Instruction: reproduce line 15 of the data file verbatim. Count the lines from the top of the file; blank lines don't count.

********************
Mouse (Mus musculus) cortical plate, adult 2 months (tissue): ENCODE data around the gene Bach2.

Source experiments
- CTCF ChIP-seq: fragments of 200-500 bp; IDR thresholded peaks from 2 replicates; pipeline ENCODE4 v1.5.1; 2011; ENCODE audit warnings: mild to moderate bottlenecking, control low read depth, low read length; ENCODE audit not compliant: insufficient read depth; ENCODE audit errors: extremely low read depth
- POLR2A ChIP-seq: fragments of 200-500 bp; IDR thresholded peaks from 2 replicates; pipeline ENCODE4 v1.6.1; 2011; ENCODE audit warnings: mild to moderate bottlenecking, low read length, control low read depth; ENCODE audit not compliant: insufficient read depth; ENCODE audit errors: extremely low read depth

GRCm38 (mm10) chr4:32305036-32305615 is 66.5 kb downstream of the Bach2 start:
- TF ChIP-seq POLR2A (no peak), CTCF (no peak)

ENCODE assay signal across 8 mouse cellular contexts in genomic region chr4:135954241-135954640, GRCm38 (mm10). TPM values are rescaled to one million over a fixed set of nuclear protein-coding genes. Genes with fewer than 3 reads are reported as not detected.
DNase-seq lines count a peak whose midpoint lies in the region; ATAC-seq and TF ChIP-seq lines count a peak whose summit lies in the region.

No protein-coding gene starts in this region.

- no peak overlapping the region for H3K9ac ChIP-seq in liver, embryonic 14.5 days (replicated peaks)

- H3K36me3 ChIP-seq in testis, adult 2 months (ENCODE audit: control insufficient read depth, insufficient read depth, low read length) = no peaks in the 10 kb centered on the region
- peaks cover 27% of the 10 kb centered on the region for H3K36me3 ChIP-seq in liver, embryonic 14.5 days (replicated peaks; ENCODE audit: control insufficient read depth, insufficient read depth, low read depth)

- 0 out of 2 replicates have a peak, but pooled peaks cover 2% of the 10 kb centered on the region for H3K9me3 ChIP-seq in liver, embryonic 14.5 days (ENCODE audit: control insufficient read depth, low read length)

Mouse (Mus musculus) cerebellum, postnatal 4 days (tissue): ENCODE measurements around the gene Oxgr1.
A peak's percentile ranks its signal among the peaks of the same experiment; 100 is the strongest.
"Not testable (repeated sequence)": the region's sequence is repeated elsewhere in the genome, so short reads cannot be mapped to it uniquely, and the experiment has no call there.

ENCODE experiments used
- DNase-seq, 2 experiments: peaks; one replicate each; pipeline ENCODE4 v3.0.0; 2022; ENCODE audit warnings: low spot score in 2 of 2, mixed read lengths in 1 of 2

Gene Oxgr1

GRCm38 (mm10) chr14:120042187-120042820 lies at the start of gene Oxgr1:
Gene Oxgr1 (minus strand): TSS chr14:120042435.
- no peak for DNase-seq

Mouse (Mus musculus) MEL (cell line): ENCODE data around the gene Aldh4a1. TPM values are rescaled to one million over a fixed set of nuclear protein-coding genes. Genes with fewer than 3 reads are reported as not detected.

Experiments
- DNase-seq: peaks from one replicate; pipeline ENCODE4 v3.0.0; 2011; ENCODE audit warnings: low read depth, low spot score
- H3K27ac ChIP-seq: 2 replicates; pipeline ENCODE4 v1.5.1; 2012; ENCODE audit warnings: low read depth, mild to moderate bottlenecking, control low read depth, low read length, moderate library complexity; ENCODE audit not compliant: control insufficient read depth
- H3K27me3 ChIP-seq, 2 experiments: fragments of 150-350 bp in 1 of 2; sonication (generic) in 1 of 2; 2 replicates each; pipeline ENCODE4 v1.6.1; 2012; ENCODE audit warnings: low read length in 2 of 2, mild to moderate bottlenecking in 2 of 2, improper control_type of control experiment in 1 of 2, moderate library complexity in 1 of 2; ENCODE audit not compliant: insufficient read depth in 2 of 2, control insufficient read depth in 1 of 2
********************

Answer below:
A peak's percentile ranks its signal among the peaks of the same experiment; 100 is the strongest.